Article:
The Jewish Encyclopaedia
Manasseh sacrificed his children in illegal and pagan rituals. He established and promoted lewd sexual activity, called “the high places” all in the name religious practice He brought pagan objects of worship into the Temple precinct which may have seemed to bring some degree of legitimacy to His wickedness.
And he did what was evil in the sight of the LORD, according to the abominations of the nations whom the LORD drove out before the people of Israel. For he rebuilt the high places that his father Hezekiah had broken down, and he erected altars to the Baals, and made Asherahs, and worshiped all the host of heaven and served them. And he built altars in the house of the LORD, of which the LORD had said, “In Jerusalem shall my name be forever.” And he built altars for all the host of heaven in the two courts of the house of the LORD. And he burned his sons as an offering in the Valley of the Son of Hinnom, and used fortune-telling and omens and sorcery, and dealt with mediums and with wizards. He did much evil in the sight of the LORD, provoking him to anger.
Second Chronicles 33:2-6
Many people today are justifying their sexual proclivities, ‘religiousising’ their worldview, and excusing themselves from the ordinary standards of decency- especially when it comes to the weakest and most vunerable in our society: children. This is what Manasseh did.
But God knew what it would take to bring Manasseh to repentance! You may be praying for a strayed loved one to turn to Christ and think they are beyond redemption. But God thinks otherwise! he knows how to bring them home.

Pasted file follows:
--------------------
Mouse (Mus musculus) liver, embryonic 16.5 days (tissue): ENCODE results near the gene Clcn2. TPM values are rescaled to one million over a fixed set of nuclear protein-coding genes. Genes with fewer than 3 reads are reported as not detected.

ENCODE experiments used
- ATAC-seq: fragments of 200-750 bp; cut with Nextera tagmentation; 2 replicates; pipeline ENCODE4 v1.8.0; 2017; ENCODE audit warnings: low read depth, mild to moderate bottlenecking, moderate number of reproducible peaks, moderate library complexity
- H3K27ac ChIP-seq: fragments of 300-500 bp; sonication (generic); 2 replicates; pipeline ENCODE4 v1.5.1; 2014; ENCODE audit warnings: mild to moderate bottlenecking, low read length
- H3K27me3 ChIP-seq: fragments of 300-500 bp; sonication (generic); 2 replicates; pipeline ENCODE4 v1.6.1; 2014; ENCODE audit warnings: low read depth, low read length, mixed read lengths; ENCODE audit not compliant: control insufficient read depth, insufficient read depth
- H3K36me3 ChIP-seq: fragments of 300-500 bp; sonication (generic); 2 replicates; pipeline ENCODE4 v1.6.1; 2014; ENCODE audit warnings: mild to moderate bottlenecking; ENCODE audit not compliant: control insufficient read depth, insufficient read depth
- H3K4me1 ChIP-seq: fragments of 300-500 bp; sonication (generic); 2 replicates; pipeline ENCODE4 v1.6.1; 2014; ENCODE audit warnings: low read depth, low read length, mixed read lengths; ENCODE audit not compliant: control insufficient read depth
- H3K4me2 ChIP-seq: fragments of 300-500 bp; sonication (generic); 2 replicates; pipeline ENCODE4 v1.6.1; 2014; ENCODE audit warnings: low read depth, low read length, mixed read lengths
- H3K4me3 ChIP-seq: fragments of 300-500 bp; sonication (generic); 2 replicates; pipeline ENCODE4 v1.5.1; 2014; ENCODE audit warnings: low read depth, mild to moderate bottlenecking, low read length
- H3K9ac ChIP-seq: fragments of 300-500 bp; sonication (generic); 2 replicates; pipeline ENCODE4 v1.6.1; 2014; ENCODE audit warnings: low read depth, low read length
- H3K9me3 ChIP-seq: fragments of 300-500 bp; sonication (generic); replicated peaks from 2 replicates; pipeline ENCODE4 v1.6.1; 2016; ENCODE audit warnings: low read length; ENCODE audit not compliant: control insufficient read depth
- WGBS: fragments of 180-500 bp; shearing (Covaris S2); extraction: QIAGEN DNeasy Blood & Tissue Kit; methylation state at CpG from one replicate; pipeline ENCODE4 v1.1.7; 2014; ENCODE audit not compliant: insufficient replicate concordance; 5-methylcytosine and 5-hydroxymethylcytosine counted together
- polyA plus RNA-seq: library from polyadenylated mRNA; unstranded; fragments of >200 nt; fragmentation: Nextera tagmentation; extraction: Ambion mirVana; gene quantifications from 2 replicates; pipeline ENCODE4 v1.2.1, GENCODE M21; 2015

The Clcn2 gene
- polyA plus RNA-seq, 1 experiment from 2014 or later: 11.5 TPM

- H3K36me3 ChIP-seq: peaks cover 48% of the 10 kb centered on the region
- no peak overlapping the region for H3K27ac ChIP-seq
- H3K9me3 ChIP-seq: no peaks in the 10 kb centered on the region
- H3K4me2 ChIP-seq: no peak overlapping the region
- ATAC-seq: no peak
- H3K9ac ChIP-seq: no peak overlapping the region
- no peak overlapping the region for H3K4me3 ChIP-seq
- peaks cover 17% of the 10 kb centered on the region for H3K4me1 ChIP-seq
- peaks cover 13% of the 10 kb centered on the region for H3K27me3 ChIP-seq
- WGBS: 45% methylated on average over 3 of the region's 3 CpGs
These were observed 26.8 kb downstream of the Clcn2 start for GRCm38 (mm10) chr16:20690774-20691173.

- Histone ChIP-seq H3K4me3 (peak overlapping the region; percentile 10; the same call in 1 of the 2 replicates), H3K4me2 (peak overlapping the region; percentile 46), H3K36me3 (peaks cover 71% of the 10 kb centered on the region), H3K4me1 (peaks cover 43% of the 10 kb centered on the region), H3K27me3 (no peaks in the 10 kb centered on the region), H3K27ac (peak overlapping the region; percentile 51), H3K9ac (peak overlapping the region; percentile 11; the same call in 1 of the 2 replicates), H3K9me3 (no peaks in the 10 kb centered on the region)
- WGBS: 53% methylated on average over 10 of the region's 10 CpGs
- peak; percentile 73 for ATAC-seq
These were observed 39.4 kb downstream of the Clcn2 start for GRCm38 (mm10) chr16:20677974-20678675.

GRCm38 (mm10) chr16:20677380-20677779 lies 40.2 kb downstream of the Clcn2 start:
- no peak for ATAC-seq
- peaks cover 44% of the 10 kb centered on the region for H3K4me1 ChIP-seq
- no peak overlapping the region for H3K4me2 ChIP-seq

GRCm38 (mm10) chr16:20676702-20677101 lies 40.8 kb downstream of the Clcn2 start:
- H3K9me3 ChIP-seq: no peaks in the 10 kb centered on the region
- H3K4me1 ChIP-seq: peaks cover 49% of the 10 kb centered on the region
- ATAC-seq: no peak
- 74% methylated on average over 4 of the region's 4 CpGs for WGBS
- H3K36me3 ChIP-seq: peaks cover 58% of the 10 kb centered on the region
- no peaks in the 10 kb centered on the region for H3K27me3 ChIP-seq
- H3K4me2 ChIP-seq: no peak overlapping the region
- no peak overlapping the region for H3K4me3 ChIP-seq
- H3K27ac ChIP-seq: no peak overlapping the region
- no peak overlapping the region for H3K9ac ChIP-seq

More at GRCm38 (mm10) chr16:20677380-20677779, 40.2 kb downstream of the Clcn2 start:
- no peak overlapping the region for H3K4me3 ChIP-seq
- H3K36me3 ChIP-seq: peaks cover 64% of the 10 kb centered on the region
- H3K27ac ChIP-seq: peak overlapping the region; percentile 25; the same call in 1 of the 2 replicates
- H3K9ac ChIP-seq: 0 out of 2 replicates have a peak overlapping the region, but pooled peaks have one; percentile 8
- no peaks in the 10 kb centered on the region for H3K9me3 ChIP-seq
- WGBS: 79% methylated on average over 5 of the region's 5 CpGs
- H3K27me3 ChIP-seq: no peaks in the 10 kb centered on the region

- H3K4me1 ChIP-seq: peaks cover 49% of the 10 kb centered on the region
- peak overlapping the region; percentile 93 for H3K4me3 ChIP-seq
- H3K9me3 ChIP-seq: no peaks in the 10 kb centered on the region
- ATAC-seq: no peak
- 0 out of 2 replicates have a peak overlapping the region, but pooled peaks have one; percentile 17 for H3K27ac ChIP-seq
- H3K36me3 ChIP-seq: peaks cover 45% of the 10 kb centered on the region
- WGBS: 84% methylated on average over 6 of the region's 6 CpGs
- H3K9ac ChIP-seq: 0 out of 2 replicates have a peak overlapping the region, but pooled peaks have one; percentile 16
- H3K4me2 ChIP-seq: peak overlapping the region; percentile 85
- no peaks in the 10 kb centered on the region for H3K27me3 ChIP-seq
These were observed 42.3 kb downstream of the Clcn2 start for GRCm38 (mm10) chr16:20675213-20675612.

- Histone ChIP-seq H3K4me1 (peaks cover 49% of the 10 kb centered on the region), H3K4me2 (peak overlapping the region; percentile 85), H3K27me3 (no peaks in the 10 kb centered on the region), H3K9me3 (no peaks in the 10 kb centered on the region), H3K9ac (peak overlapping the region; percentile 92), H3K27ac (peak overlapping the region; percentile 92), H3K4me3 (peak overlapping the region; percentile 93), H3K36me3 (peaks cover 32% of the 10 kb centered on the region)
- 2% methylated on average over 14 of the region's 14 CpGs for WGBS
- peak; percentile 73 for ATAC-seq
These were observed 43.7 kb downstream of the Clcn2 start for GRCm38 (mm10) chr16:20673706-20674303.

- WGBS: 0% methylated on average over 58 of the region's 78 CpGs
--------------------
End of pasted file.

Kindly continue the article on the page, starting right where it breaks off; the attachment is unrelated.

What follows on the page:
Firstly, we notice that God spoke to Manasseh and Judah.
The LORD spoke to Manasseh and to his people, but they paid no attention.
Second Chronicles 33:10
This was most probably and at least through Isaiah the prophet. But Manasseh and Judah and would not listen to God. We then observe that God gave them over to their enemies. In this sense, God “sent” their enemies to attack them-
Therefore the LORD brought upon them the commanders of the army of the king of Assyria, who captured Manasseh with hooks and bound him with chains of bronze and brought him to Babylon.
Second Chronicles 33:11
This is reminiscent of what Paul wrote in Romans 1 where it says that certain people who rebelled against God’s will and continually refused to repent were “given up” by God to fully indulge their sin-
Therefore God gave them up in the lusts of their hearts to impurity, to the dishonoring of their bodies among themselves,
When the Assyrians came and attacked Manasseh and took him captive, this was a great tragedy. We don’t often associate tragedy with God’s gracious dealings. But God knew that this is what it would take to bring Manasseh to repentance. It’s often amazing how things sometimes seem to turn for the worse when we pray for someone to turn to God. I have read this passage perhaps hundreds of times. When I ponder this episode I wonder what Isaiah did prior to his execution. I wonder whether he prayed for Manasseh. I wonder he prayed for Manasseh to repent. If so, the events that transpired almost immediately after his death were an unforeseeable answer to prayer. God used tragedy to humble Manasseh and bring him to repentance.
It appears in Scripture that God generally uses three broad approaches to lead people to repentance. Firstly, Romans 2:4 says that God uses kindness to lead people to repentance.